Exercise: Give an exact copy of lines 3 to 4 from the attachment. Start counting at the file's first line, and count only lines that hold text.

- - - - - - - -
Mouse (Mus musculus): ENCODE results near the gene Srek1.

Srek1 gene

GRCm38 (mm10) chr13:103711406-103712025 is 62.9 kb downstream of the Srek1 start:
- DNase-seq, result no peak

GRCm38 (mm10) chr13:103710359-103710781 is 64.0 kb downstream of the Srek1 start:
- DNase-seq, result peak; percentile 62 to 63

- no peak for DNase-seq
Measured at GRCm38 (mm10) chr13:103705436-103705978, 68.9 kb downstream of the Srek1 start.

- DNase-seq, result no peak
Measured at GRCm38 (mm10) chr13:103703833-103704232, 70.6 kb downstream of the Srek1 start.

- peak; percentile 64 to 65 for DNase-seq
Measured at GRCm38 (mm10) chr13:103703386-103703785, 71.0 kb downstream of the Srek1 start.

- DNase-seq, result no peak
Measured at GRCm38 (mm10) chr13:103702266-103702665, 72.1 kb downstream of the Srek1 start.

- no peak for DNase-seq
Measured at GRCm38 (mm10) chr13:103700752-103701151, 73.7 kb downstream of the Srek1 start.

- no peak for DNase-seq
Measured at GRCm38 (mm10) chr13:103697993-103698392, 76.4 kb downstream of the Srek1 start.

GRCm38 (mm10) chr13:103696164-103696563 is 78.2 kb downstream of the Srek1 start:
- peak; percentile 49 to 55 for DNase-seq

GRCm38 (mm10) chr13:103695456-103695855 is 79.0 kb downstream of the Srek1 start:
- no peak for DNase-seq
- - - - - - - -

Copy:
GRCm38 (mm10) chr13:103711406-103712025 is 62.9 kb downstream of the Srek1 start:
- DNase-seq, result no peak